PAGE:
From previous studies, it is known that the morphological hallmarks of Fabry cardiomyopathy are LV hypertrophy and replacement fibrosis, which are both consistent with the finding of reduced regional LV function. In male patients, the LV starts to hypertrophy during adolescence; this is accompanied by reduced longitudinal function (12,13,17,18). The hypertrophy in these male patients progresses quite fast and finally leads to replacement fibrosis (12–14). Both the typical Fabry cardiomyopathy findings and the described temporal sequence were also evident in our male cohort. In contrast, the fixed linkage of hypertrophy and fibrosis seemed to be not applicable for female patients with Fabry disease, although in general the same hallmarks (i.e., hypertrophy, reduced regional myocardial function, and replacement fibrosis) can be detected in the hearts of most female patients with Fabry cardiomyopathy. Thus, it seems that in our cohort, the progression toward severe hypertrophy in female patients was prolonged because of the residual activity of alpha-galactosidase A (caused by the random inactivation of the mutated or nonmutated X chromosome). This is in concordance with previous studies done by Goldman et al. (29) and Linhart et al. (30), showing that LV hypertrophy is more common in male than in female patients. However, despite the delayed development of hypertrophy, fibrosis seems to progress continuously. Therefore, as shown in the current study, replacement fibrosis can already be present in the female heart with Fabry disease at a nonhypertrophic disease stage (Fig. 6). In addition, it could be shown that in all hearts that progress toward LV hypertrophy, replacement fibrosis is an integral component of Fabry cardiomyopathy in female patients. As expected, regional LV function was significantly reduced in the fibrotic segments. Interestingly, this reduction of regional longitudinal function was independent of the degree of hypertrophy. This might lead to the speculation that in general regional myocardial function in Fabry cardiomyopathy could be more related to tissue fibrosis and less to hypertrophy. Furthermore, some female patients with Fabry disease obviously have a compensatory mechanism that protects the heart even in advanced age from developing typical cardiomyopathy. However, it is impossible to decide whether the differences between male and female patients might be due to an altered temporal sequence of cardiomyopathy in female patients (a “speculative” model is given in Fig. 7) or due to phenotypical variability.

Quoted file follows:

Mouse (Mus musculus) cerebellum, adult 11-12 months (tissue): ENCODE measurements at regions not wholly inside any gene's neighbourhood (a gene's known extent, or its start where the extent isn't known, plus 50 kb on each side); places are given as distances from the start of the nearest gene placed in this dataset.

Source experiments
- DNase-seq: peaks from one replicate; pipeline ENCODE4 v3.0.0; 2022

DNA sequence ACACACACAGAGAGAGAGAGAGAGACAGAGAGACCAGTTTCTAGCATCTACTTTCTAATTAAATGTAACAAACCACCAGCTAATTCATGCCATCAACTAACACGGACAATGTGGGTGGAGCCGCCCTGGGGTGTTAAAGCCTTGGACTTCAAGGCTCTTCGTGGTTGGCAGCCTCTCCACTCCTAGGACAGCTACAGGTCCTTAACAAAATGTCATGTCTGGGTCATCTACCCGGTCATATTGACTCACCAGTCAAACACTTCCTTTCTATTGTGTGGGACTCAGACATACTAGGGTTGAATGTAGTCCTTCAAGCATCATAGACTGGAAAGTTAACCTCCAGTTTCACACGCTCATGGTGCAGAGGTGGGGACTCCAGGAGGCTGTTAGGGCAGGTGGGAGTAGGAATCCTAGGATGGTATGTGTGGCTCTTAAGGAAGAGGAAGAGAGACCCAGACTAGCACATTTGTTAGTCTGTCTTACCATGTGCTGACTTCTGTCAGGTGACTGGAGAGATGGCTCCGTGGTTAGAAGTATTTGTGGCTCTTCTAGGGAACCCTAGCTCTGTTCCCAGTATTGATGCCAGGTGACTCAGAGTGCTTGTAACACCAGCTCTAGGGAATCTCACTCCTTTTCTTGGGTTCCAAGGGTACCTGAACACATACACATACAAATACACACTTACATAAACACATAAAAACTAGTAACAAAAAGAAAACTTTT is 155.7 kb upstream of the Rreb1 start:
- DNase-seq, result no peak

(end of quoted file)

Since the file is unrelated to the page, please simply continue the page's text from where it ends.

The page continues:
These findings might have implications for the initial staging and cardiac monitoring of female patients with Fabry disease. In general, the progression toward cardiomyopathy is monitored by echocardiographic assessment of end-diastolic LVWT; in contrast, CMR and strain rate imaging is often proposed to be optional (21). Thus, by this approach, one-half of the Fabry cardiomyopathy in our female cohort would have not been detected. It was shown in a previous report that strain rate imaging helps to identify male patients with subclinical Fabry cardiomyopathy presenting without LV hypertrophy (18). However, the findings of our present study emphasize that especially in female patients, CMR with LE imaging is necessary to evaluate cardiomyopathy. This is emphasized by the fact that even with the knowledge of LE in none of the female patients without LV hypertrophy but with LE, a wall motion abnormality could be identified with echocardiography. In addition, as known from previous work, only patients without cardiac fibrosis will profit in the long term from ERT (12). Thus, the assessment of fibrosis in female Fabry patients might guide therapy initiation and might have implications for treatment expectations.
In patients contraindicated for CMR, strain rate imaging might be of advantage for the functional assessment of cardiomyopathy-related fibrosis (31).
By genetic definition, two-thirds of all Fabry patients are female; therefore, cardiologists have to be aware of characteristic Fabry cardiomyopathy in female patients. This is an upcoming challenge because a lot of uncharacterized and untreated female patients have been found in screening studies and by subsequent family screening in the last years.
In principle, longitudinal data are necessary to describe the temporal sequence of cardiomyopathy progression. However, the large cohort of patients with a standardized evaluation should be sufficient to allow an approximate description of the temporal sequence of the cardiac disease. We did not aim to clarify disease progression in female patients with this study but wanted to emphasize that in female patients, the diagnostic approach toward cardiomyopathy has to include CMR with LE imaging. Thus, the aim was to emphasize the importance of noninvasive assessment of myocardial fibrosis in female patients with Fabry disease.
For ethical reasons, we did not undertake myocardial biopsies in the patients to determine the underlying histological morphology.
Fabry cardiomyopathy in female patients differs from that in male patients. Female patients can develop fibrosis without showing LV hypertrophy. Therefore, staging and monitoring female patients with Fabry disease should routinely include the assessment of replacement fibrosis. Moreover, new treatment indications for female patients with Fabry disease seem to be needed.
Drs. Niemann, Strotmann, Wanner, and Weidemann have received speakers honoraria from Genzyme. Dr. Wanner has received research grants from Genzyme not associated with this study. All other authors have reported that they have no relationships to disclose.
- Abbreviations and Acronyms
- enzyme replacement therapy
- Fabry disease
- late enhancement
- left ventricle/ventricular
- left ventricular wall thickness
- Received July 7, 2010.
- Revision received November 29, 2010.
- Accepted January 6, 2011.
- American College of Cardiology Foundation